March 22 (HealthDay News) -- Certain proteins found in the yellow garden pea appear to help lower blood pressure and delay, control or even prevent the onset of chronic kidney disease, at least in rats, a Canadian study has found.
"What we seem to have here is sort of a natural approach to treating this disease, as opposed to the normal pharmacological approach," said the study's lead author, Rotimi E. Aluko, an associate professor in the department of human nutritional sciences at the University of Manitoba in Winnipeg. "We're talking about an edible product, not a drug, which can help to reduce blood pressure and, at the same time, reduce the severely negative impact of kidney disease."
Aluko and his colleagues were to present their findings Sunday at the American Chemical Society's national meeting in Salt Lake City. The study was underwritten by several Canadian government entities.
Kidney disease affects an estimated 13 percent of American adults, the authors noted, and is a notoriously difficult disease to treat, with most people eventually succumbing to cardiovascular complications from high blood pressure linked to kidney malfunction.
Because of this, the researchers focused on the potential effect on blood pressure that might come from peas, long-heralded as a cholesterol-free source of fiber and protein.
After purifying a mix of yellow garden pea proteins, collectively called "pea protein hydrolysate," the researchers spent eight weeks feeding the derivative to rats that had kidney disease.
They found that blood pressure dropped 20 percent in the rats treated with the pea protein mixture, compared with the blood pressure of untreated rats.
They also found that urine production, which can be severely curtailed by kidney function breakdown, improved by upwards of 30 percent among the treated rats.
Despite the positive findings, the researchers do not advocate the ad hoc consumption of yellow green peas. They explained that a complex protein purification process is needed to activate what is otherwise a dormant vegetable benefit.
The pea protein would need to be mixed with certain enzymes into a food additive or nutritional supplement in liquid or pill form. In that form, Aluko said, it might be easier to tolerate than blood pressure drugs, given the pea protein's natural sourcing. A natural treatment, he said, would also eliminate the risk for overdosing.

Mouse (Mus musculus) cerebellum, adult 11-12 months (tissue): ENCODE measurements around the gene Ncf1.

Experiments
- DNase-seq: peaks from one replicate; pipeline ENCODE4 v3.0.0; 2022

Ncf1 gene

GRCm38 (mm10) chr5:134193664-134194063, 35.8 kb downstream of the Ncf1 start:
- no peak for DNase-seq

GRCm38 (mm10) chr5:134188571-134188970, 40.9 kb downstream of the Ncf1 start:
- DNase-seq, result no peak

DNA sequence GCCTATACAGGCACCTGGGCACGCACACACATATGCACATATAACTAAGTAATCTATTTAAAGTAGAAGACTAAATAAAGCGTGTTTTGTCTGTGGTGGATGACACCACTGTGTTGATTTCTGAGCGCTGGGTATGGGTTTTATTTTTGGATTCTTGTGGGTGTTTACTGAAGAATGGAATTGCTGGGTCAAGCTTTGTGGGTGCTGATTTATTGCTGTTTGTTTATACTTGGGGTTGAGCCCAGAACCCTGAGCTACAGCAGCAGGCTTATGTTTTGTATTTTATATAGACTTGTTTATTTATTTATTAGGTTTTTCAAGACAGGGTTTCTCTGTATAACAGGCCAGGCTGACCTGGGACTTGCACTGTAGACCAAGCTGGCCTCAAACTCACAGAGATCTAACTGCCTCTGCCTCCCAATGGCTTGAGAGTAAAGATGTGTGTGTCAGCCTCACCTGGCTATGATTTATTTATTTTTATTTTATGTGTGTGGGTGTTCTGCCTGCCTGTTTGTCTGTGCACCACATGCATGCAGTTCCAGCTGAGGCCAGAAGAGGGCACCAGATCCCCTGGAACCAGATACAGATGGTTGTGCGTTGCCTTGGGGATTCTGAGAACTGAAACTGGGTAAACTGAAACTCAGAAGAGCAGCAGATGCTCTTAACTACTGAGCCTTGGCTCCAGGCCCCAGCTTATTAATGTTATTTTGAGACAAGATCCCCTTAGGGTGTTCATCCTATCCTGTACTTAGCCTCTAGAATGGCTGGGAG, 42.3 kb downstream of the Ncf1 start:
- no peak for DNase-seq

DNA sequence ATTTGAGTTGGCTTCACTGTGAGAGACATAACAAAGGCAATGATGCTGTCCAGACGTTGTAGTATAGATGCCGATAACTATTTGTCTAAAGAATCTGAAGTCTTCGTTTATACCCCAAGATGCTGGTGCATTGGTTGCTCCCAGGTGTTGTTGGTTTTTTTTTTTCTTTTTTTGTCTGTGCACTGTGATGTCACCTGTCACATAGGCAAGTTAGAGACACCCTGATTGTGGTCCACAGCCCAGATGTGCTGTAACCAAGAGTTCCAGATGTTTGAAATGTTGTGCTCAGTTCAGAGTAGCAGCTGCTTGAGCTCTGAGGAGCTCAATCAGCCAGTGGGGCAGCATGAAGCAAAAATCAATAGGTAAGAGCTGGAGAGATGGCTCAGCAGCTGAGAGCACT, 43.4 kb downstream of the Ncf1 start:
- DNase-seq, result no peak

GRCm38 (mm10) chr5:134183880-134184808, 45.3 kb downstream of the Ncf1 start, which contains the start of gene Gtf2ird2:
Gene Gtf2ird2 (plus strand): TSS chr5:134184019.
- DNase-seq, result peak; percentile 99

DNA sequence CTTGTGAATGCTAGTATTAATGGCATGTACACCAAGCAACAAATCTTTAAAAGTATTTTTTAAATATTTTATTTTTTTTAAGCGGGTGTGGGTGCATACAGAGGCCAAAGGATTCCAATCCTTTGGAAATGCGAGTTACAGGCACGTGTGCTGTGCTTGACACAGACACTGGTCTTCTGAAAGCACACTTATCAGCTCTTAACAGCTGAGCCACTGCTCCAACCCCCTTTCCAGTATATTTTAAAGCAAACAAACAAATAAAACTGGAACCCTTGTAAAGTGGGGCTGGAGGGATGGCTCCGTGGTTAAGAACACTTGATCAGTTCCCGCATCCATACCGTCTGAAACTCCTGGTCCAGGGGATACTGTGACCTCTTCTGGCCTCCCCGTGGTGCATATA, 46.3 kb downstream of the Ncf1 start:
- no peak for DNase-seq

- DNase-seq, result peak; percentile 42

He said that human trials are underway and that, if successful, a pea-based therapy might be available in two to three years.
Dr. George Bakris, director of the hypertensive diseases unit at the University of Chicago, described the finding as "fascinating."
"This is not the first time that the secret to blood pressure control has been found in Mother Nature," Bakris noted. "Ten years ago, a substance was isolated in celery, for example, that also had a controlling effect. But here what they seem to have shown is that there is a substance in this pea, when cleaved, which works in a similar fashion to the ACE inhibitors that have been out for the last 25 years. So basically, they have a natural substance that works like standard drugs we know a lot about."
"Of course, we have to see what the human studies show, " Bakris cautioned. "But if the results are as compelling as they were in animals, then this would potentially be a very reassuring, exciting and positive development as it is certainly very difficult to control blood pressure in people with kidney disease."
SOURCES: Rotimi E. Aluko, Ph.D., associate professor, department of human nutritional sciences, University of Manitoba, Winnipeg, Canada; George Bakris, M.D., director, hypertensive diseases unit, University of Chicago, Chicago; American Chemical Society National Meeting, Salt Lake City, March 22-26, 2009